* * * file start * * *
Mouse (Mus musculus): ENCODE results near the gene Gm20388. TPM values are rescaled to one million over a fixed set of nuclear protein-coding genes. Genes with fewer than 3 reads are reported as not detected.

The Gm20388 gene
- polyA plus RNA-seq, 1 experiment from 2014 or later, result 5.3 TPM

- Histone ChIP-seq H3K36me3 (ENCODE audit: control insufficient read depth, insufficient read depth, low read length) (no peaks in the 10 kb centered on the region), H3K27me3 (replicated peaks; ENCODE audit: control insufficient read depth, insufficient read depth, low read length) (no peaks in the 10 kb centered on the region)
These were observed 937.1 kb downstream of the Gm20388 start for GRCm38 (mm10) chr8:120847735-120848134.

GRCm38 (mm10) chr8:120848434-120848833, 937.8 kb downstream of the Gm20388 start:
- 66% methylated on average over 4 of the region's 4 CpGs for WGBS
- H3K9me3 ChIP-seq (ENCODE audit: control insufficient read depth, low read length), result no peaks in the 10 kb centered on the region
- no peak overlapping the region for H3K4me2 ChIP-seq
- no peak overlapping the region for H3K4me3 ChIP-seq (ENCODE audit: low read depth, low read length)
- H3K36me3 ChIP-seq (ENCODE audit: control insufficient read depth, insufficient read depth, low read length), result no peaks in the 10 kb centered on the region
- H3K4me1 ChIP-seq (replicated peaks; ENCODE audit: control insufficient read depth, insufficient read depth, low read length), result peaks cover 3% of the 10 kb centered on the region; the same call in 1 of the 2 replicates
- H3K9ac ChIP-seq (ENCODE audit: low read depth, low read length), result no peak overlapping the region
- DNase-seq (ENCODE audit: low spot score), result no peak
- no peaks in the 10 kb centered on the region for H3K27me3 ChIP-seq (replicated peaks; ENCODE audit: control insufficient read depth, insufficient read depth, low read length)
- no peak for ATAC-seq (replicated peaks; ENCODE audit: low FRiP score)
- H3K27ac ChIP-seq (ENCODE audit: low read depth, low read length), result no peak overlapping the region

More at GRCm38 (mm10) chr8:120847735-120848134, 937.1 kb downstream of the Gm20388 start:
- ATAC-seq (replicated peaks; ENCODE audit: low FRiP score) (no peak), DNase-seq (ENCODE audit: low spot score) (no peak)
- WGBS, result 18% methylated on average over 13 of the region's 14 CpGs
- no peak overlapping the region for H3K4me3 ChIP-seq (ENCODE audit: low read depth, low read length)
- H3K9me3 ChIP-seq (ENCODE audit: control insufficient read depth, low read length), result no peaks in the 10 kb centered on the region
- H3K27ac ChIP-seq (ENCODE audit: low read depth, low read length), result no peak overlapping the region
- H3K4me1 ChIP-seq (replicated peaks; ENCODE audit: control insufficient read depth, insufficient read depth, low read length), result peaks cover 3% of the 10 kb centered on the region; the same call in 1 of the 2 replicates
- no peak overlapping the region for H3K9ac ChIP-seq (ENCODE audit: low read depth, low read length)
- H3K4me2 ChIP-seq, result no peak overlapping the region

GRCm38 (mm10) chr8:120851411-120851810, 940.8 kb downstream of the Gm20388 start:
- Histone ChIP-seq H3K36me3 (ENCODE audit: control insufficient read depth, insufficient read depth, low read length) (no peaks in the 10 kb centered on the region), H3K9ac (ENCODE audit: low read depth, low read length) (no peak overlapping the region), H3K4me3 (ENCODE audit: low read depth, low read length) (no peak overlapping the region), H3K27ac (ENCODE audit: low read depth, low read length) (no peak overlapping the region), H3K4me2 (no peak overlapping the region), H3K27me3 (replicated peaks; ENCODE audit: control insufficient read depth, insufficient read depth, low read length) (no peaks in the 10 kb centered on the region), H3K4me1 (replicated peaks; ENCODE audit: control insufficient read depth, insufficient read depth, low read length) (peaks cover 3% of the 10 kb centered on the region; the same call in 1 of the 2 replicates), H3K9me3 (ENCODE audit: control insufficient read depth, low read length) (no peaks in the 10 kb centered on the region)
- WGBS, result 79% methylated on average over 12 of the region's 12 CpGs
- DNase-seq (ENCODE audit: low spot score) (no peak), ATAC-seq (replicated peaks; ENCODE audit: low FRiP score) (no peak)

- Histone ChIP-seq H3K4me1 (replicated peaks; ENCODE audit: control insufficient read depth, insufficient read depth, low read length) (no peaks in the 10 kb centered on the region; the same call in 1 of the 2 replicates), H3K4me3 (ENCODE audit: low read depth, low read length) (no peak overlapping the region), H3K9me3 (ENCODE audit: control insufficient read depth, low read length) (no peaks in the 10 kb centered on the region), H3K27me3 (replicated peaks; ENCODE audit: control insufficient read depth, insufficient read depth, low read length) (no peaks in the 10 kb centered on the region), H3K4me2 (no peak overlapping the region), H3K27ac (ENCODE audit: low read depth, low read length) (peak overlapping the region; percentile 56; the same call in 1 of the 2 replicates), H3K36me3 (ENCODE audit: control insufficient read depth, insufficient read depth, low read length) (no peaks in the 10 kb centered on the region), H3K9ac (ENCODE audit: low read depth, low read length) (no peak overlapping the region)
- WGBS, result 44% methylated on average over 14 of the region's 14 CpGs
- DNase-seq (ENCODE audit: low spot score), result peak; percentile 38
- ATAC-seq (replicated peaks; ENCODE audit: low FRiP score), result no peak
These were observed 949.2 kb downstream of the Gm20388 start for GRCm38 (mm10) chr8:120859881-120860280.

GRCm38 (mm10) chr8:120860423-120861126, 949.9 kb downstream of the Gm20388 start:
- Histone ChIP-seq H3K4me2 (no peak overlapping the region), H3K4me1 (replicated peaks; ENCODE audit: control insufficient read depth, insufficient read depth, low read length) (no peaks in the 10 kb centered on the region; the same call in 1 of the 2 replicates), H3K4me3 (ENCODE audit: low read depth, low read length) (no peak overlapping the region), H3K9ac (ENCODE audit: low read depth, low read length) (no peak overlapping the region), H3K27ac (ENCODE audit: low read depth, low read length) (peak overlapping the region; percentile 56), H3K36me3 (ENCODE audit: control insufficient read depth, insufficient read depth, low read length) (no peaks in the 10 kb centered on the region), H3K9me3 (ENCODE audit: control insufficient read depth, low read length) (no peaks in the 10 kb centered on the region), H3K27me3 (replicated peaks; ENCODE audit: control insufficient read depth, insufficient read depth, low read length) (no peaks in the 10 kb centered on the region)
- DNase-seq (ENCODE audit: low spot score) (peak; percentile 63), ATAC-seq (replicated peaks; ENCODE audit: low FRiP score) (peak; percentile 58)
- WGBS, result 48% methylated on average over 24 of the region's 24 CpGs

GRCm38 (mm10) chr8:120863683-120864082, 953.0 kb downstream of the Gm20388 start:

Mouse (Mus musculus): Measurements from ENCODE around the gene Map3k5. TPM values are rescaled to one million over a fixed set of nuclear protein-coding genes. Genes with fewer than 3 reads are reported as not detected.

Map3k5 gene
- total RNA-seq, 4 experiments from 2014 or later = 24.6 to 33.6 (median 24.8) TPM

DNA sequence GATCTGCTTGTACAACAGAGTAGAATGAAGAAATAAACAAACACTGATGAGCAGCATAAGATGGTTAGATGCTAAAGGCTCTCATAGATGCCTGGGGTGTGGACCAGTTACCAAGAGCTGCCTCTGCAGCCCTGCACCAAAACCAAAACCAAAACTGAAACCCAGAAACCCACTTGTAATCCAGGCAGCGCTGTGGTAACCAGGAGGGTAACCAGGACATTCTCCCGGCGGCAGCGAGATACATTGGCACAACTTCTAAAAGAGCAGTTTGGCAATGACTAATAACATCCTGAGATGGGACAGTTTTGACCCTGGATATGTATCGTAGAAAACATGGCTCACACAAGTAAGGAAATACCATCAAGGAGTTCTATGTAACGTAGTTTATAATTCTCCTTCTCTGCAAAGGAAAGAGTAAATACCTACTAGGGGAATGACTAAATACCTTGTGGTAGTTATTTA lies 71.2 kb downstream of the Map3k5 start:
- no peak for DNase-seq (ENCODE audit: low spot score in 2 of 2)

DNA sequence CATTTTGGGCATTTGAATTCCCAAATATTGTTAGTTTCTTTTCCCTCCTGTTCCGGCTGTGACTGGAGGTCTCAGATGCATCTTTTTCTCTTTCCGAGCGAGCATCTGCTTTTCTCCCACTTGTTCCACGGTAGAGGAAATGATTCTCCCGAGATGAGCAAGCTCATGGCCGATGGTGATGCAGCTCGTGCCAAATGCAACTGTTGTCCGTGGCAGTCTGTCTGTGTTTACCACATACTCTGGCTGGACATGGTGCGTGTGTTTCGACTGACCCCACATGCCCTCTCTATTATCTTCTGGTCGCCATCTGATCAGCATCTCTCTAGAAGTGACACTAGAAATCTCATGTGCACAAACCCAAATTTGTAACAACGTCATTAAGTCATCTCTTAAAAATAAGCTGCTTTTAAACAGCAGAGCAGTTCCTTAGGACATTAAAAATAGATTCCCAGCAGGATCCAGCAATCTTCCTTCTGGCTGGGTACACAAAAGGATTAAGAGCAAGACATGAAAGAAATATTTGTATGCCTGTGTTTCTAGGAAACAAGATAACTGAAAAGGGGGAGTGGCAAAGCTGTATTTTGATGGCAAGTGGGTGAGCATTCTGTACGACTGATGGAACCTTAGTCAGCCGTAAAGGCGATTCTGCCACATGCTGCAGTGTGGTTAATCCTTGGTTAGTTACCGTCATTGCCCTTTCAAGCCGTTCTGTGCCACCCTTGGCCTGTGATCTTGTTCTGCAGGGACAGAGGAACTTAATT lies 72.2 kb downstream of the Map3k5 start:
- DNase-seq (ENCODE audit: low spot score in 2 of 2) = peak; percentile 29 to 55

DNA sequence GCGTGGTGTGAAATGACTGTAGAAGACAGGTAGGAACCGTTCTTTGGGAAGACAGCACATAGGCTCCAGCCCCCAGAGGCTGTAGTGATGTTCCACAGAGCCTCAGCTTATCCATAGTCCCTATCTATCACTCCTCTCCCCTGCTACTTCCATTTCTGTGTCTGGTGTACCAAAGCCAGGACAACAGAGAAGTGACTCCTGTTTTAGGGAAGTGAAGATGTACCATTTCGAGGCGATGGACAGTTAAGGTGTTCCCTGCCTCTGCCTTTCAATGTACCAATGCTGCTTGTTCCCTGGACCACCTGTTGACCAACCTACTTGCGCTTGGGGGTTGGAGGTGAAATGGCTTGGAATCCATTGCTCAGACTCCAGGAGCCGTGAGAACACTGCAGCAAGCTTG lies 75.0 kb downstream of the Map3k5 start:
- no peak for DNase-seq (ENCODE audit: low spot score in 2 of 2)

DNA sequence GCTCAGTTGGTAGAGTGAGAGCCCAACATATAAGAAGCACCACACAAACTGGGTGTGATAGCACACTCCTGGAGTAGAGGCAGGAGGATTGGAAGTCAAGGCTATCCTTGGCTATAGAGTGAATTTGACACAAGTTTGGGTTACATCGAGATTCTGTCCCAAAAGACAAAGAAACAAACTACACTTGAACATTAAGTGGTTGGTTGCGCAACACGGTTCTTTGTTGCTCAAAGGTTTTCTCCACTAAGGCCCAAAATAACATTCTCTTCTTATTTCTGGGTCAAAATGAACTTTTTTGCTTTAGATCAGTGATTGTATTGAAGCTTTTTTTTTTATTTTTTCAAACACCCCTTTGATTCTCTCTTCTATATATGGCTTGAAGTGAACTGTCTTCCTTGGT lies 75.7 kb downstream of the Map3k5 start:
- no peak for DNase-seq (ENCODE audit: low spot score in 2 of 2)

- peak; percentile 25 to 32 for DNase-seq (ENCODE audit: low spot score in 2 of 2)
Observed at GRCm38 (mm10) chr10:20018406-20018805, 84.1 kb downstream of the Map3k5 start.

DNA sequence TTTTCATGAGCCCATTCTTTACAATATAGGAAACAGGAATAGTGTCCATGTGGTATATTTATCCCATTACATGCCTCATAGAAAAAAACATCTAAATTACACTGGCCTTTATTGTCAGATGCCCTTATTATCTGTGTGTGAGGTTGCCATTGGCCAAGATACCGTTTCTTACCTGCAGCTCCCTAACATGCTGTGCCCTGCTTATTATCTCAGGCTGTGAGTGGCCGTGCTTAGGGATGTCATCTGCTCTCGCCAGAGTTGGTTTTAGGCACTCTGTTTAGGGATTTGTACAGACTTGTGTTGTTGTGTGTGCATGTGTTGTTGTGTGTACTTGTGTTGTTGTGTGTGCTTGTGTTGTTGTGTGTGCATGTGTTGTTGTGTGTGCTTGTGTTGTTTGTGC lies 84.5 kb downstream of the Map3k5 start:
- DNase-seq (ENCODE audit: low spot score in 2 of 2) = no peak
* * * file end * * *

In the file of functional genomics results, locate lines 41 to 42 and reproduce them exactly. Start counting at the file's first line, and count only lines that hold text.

Mouse (Mus musculus): Measurements from ENCODE around the gene Map3k5. TPM values are rescaled to one million over a fixed set of nuclear protein-coding genes. Genes with fewer than 3 reads are reported as not detected.

Map3k5 gene